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Summary Details

Query:   Sum: Pseudo-loanwords
Author:  Anatol Stefanowitsch
Submitter Email:  click here to access email
Linguistic LingField(s):   General Linguistics

Summary:   A few weeks ago I posted a query asking about examples and references
concerning pseudo-loanwords. I would like to thank everyone who replied to
this query for their great examples and insightful comments. You have all
helped me a lot, and I hope this summary is fun to read for you too.

I did not have the time for a real synthesis of the replies, so I have
simply edited them minimally and grouped them according to language (in
alphabetical order). All definitons and discussions are the respective
authors', which are listed at the beginning of each language. I have the
feeling that some of the example are actually 'true loanwords,' but I have
not checked this, and I have included all examples exactly as supplied to

I have ommitted general comments about pseudo-loanwords here to keep the
summary short. However, anyone who is interested should send me an email
and I will send them a document containing all replies in full.

From: Leonor Santos <leonor@openline.com.br>

OUTDOOR (written like that, with a pronunciation of our own) = 'a roadside
poster that is called "billboard" in England'

From: Mima <mima@erols.com>

Croats call this symbol: @ (which appears in e-mail addresses) MONKEY.
When I first heard it, I thought it was originally MAJMUN in Croatian, and
they just translated it for me (since I live in the U.S.). So, the next
time I used it as MAJMUN and they laughed at me!

From: Stig W. Joergensen <swj.id@cbs.dk>

FLUTE (pronounced in French) = 'baguette'
BUTTERFLY = 'bow-tie' (My grandparents, who had never learned English,
pronounced BUTTERFLY in Danish, whereas younger generations give it a more
English pronunciation.

An amusing modern example of a loan-word acquiring a use foreign to the
source language is Danish "spanking". This word entered Danish in the late
sixties in the sense of "spanking in a sexual context". To this day, the
loan word will be used in Danish only in the sexual sense, never about
punishing a child etc. However, getting a "spanking" has acquired a
metaphorical use corresponding perhaps to English "having to face the
music". In particular, it is used about politicians whose unwise remarks
or actions bring them into trouble. This use (which is not considered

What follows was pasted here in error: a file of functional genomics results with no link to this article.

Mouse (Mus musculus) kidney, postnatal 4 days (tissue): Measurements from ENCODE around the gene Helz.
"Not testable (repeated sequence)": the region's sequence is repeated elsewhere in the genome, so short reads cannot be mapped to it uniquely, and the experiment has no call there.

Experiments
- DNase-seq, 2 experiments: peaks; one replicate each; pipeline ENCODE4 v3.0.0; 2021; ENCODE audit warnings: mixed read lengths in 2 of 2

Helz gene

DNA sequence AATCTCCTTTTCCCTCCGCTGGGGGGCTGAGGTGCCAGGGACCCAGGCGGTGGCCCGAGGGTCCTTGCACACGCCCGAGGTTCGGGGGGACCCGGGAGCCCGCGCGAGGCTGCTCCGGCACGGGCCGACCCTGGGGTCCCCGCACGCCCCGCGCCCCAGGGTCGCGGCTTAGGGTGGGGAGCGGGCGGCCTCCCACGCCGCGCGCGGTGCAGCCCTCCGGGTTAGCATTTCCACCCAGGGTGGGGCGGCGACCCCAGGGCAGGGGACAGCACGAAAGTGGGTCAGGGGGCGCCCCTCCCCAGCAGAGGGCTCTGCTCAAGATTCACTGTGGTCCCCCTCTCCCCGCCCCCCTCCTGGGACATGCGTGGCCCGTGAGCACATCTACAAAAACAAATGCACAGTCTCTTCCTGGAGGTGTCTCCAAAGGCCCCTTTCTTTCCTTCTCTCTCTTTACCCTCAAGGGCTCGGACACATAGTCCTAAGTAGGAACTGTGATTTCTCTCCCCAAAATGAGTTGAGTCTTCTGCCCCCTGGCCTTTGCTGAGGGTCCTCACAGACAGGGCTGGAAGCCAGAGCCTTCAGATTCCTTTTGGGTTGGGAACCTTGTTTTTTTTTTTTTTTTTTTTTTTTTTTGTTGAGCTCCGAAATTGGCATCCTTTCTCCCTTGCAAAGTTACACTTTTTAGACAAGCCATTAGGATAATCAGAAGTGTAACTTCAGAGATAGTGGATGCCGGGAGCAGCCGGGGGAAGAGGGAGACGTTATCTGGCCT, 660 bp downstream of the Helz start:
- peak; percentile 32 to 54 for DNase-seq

vulgar) abounds in newspapers and political magazines.

From: J.M. Wiedenhof <jmwied@letmail.let.leidenuniv.nl>

BANDRECORDER = 'tape recorder' (originally a hybrid formation from Dutch
BAND, meaning 'tape', and English RECORDER. However, the expression is
also reinpreted as an English loan in its entirety, as evidenced by the
pronunciation by some speakers of the first vowel as an open-mid front [E]
(the IPA epsilon). This vowel is the regular reflection of English [ae] in

From: Damon Allen Davison <davison@uni-koeln.de>, Matthias Hutz
<Matthias.Hutz@anglistik.uni-giessen.de>, kamberi@ubaclu.unibas.ch,

LIFT = 'elevator'
TWEN = 'someone in his/her 20s' (as extension to Teen[ager])
SHOWMASTER = 'host of a talk show'
PARTY SERVICE = 'company that provides food for special occasions like
WEDDDINGS, birthdays etc.'
DRESSMAN = 'male model'
CITY = 'city centre/downtown'
JOGGING-HOSE = 'long trousers used for running'


From: Damon Allen Davison <davison@uni-koeln.de>, Robert Papen
<Papen.Robert@uqam.ca>, J.C. Khalifa <jck@ricky.univ-poitiers.fr>,
Richard Laurent <laurent28@hotmail.com>, Laurence Horn
<laurence.horn@yale.edu>, Mark_Mandel@Dragonsys.com

BABY-FOOT = 'table-top football (soccer)'
BASKETS = 'tennis shoes,' 'sneakers' (from basketball shoes)
BUILDING = 'a multi-story (apartment) building'
CAMPING = campground
CHARTER = 'low-cost' [adj.]
FAIRE LE FORCING = to pile on a lot of pressure
FIXING = a quotation - stock exchange use
FOOTING = 'jogging' (and probably the source of the Spanish example)
LIVING = 'living room.'
MOVING = 'exercise' (< fr. mouvement - I have only seen one instance of
this, on a fitness studio's sign)